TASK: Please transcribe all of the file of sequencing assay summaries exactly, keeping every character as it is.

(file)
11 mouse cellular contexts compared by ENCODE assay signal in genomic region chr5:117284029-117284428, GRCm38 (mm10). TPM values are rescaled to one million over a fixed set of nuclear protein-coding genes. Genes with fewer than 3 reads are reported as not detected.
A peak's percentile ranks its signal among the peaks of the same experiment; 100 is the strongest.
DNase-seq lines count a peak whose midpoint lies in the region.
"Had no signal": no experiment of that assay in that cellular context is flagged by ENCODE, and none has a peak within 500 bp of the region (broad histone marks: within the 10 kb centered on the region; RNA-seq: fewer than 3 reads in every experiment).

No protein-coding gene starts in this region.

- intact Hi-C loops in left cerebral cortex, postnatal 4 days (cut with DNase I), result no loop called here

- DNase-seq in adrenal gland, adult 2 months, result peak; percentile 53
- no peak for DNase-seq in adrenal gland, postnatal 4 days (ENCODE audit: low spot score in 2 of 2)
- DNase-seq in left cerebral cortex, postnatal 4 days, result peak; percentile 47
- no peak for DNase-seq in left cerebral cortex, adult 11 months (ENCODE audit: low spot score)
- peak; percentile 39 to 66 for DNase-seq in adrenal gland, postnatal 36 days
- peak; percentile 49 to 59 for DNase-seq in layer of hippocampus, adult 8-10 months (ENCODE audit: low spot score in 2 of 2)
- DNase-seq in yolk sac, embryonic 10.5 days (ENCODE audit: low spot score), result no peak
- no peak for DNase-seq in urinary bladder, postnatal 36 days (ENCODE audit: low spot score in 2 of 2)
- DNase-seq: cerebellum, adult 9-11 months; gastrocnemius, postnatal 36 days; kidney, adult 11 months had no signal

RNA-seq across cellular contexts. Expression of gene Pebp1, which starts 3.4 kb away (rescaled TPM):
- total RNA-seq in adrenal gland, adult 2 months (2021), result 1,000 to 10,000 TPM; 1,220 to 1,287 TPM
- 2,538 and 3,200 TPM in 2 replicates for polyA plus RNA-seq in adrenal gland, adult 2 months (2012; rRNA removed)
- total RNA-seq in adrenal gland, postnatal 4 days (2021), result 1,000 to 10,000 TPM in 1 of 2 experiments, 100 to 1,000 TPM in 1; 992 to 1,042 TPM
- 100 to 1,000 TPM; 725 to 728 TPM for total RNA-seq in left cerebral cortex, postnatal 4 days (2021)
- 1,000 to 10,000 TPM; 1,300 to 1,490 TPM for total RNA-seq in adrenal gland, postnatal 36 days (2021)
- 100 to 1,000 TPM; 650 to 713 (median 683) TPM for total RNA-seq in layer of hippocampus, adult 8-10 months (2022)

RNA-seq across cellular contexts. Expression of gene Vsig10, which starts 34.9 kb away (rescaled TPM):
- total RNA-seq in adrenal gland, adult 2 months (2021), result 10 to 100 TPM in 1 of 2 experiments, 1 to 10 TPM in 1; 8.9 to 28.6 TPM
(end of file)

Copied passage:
11 mouse cellular contexts compared by ENCODE assay signal in genomic region chr5:117284029-117284428, GRCm38 (mm10). TPM values are rescaled to one million over a fixed set of nuclear protein-coding genes. Genes with fewer than 3 reads are reported as not detected.
A peak's percentile ranks its signal among the peaks of the same experiment; 100 is the strongest.
DNase-seq lines count a peak whose midpoint lies in the region.
"Had no signal": no experiment of that assay in that cellular context is flagged by ENCODE, and none has a peak within 500 bp of the region (broad histone marks: within the 10 kb centered on the region; RNA-seq: fewer than 3 reads in every experiment).

No protein-coding gene starts in this region.

- intact Hi-C loops in left cerebral cortex, postnatal 4 days (cut with DNase I), result no loop called here

- DNase-seq in adrenal gland, adult 2 months, result peak; percentile 53
- no peak for DNase-seq in adrenal gland, postnatal 4 days (ENCODE audit: low spot score in 2 of 2)
- DNase-seq in left cerebral cortex, postnatal 4 days, result peak; percentile 47
- no peak for DNase-seq in left cerebral cortex, adult 11 months (ENCODE audit: low spot score)
- peak; percentile 39 to 66 for DNase-seq in adrenal gland, postnatal 36 days
- peak; percentile 49 to 59 for DNase-seq in layer of hippocampus, adult 8-10 months (ENCODE audit: low spot score in 2 of 2)
- DNase-seq in yolk sac, embryonic 10.5 days (ENCODE audit: low spot score), result no peak
- no peak for DNase-seq in urinary bladder, postnatal 36 days (ENCODE audit: low spot score in 2 of 2)
- DNase-seq: cerebellum, adult 9-11 months; gastrocnemius, postnatal 36 days; kidney, adult 11 months had no signal

RNA-seq across cellular contexts. Expression of gene Pebp1, which starts 3.4 kb away (rescaled TPM):
- total RNA-seq in adrenal gland, adult 2 months (2021), result 1,000 to 10,000 TPM; 1,220 to 1,287 TPM
- 2,538 and 3,200 TPM in 2 replicates for polyA plus RNA-seq in adrenal gland, adult 2 months (2012; rRNA removed)
- total RNA-seq in adrenal gland, postnatal 4 days (2021), result 1,000 to 10,000 TPM in 1 of 2 experiments, 100 to 1,000 TPM in 1; 992 to 1,042 TPM
- 100 to 1,000 TPM; 725 to 728 TPM for total RNA-seq in left cerebral cortex, postnatal 4 days (2021)
- 1,000 to 10,000 TPM; 1,300 to 1,490 TPM for total RNA-seq in adrenal gland, postnatal 36 days (2021)
- 100 to 1,000 TPM; 650 to 713 (median 683) TPM for total RNA-seq in layer of hippocampus, adult 8-10 months (2022)

RNA-seq across cellular contexts. Expression of gene Vsig10, which starts 34.9 kb away (rescaled TPM):
- total RNA-seq in adrenal gland, adult 2 months (2021), result 10 to 100 TPM in 1 of 2 experiments, 1 to 10 TPM in 1; 8.9 to 28.6 TPM